What about low libido? Testosterone is necessary for libido. When there’s excess belly fat, the aromatase enzyme turns testosterone into estrogen and creates more belly fat. Men and women both experience similar hormone disruptions due to high estrogen. This is where diet and health plays a huge role. Fast foods, conventional foods, and environmental chemicals, such as weed killers and pesticides, are just the short list of what increases estrogen levels.
It’s possible to balance our delicate hormonal systems by eating the right foods, supplementing with whole food supplements (not synthetic chemically derived vitamins), and staying away from unnatural foods, GMO’s, and foods that produce estrogen in the body, such as soy, flax, and others.
Chiropractic care also helps balance hormones by opening up important communication pathways between the nervous system and hormonal system. The pathway between the anterior and posterior pituitary gland is especially important because the pituitary gland is part of the hypothalamus /pituitary axis which processes the primary hormones into downstream hormones which run the rest of the body. The pituitary gland also has an area that is specifically responsible for testosterone production.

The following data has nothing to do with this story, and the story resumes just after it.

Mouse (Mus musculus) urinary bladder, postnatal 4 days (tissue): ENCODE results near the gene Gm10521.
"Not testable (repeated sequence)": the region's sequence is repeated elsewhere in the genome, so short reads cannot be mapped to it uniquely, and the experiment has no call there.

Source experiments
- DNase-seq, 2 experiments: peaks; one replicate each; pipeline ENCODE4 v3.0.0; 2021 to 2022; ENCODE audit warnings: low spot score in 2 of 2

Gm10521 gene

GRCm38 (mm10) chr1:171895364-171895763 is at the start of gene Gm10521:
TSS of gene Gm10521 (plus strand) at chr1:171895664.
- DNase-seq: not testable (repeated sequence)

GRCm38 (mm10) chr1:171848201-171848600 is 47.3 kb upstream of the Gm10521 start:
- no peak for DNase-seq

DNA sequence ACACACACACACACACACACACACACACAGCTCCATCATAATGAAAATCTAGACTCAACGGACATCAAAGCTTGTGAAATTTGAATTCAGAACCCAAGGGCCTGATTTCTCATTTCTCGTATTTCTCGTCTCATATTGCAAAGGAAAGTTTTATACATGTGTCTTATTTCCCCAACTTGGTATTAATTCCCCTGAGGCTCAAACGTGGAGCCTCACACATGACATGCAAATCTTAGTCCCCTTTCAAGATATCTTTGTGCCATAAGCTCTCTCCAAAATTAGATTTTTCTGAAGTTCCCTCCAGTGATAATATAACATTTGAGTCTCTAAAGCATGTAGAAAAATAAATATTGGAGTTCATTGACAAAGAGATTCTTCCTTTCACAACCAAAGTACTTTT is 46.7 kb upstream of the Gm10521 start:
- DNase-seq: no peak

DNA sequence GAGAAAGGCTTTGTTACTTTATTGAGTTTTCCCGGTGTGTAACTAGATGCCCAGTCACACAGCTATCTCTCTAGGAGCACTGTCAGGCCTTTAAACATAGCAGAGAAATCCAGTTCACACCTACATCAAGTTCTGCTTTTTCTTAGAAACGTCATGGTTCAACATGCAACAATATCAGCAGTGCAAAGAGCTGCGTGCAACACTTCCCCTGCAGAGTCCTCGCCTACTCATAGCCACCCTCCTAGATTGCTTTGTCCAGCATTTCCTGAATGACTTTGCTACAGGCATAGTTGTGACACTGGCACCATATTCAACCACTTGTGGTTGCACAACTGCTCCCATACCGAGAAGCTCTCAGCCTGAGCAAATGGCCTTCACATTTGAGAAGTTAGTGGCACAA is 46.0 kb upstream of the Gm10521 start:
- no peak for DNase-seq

The body’s incredible hormonal system is supported by the intake of the correct nutrients which take the body through many special, complex cycles in life. When we give the body what it needs, it rewards us with feelings of happiness and well-being.
Nurturing comes so naturally to many women that they often neglect themselves. If you’re someone who makes a habit of nurturing the rest of the world while neglecting yourself, perhaps it’s time for a change. Take matters into your own hands, pamper yourself and treat yourself like you’re someone important. Wait, you are!
Mother’s Day is also the perfect time to show appreciation for those who have nurtured us. Perhaps the woman in your life would enjoy a holistic chiropractic adjustment, a detoxifying footbath, a PEMF session, and some flowers!
Happy Mother’s Day!